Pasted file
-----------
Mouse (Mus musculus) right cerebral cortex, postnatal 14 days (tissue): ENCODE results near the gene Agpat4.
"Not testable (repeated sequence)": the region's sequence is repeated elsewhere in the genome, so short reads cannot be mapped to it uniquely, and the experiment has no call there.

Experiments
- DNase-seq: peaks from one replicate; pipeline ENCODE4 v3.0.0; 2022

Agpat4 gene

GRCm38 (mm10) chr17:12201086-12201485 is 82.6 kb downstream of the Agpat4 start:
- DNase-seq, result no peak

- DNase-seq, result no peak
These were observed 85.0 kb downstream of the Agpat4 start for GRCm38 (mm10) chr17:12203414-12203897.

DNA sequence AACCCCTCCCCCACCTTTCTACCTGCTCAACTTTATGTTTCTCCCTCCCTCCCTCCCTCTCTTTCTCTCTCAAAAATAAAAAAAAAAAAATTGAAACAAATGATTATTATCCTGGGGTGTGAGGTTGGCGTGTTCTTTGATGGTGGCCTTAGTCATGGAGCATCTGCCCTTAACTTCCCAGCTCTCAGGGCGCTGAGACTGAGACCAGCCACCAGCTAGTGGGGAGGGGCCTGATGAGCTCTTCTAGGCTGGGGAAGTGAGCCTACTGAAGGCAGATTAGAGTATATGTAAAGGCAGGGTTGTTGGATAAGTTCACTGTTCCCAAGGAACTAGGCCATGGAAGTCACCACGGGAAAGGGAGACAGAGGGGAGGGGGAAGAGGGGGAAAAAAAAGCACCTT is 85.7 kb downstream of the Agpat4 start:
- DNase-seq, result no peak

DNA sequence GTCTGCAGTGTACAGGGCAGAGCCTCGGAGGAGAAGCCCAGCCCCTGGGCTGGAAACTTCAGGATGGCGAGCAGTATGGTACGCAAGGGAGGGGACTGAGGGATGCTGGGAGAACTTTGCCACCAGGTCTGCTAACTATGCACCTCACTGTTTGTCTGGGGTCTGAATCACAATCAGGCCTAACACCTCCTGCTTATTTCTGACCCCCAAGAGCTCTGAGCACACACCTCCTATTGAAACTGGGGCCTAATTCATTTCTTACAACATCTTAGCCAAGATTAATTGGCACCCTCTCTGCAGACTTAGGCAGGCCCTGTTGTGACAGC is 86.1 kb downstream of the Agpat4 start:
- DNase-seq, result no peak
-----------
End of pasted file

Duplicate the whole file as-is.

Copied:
Mouse (Mus musculus) right cerebral cortex, postnatal 14 days (tissue): ENCODE results near the gene Agpat4.
"Not testable (repeated sequence)": the region's sequence is repeated elsewhere in the genome, so short reads cannot be mapped to it uniquely, and the experiment has no call there.

Experiments
- DNase-seq: peaks from one replicate; pipeline ENCODE4 v3.0.0; 2022

Agpat4 gene

GRCm38 (mm10) chr17:12201086-12201485 is 82.6 kb downstream of the Agpat4 start:
- DNase-seq, result no peak

- DNase-seq, result no peak
These were observed 85.0 kb downstream of the Agpat4 start for GRCm38 (mm10) chr17:12203414-12203897.

DNA sequence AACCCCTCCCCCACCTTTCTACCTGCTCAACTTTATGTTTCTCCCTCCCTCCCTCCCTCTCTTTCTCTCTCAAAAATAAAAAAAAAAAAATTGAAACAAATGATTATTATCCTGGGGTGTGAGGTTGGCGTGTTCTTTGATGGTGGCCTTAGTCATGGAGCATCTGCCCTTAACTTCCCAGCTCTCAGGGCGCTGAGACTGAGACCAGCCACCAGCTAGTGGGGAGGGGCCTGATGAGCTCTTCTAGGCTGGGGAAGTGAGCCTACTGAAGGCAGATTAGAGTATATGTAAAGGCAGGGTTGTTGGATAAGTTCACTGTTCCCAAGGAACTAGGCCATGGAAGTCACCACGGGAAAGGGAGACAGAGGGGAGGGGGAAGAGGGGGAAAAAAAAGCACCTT is 85.7 kb downstream of the Agpat4 start:
- DNase-seq, result no peak

DNA sequence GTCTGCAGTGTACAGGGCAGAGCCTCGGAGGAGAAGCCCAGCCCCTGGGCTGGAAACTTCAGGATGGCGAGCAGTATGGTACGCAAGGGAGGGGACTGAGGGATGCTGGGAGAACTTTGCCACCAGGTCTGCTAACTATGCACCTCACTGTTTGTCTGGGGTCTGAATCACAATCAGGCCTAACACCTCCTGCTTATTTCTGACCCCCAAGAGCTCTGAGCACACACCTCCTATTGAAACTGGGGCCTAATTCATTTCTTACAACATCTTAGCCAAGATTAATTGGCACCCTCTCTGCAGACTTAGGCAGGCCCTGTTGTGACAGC is 86.1 kb downstream of the Agpat4 start:
- DNase-seq, result no peak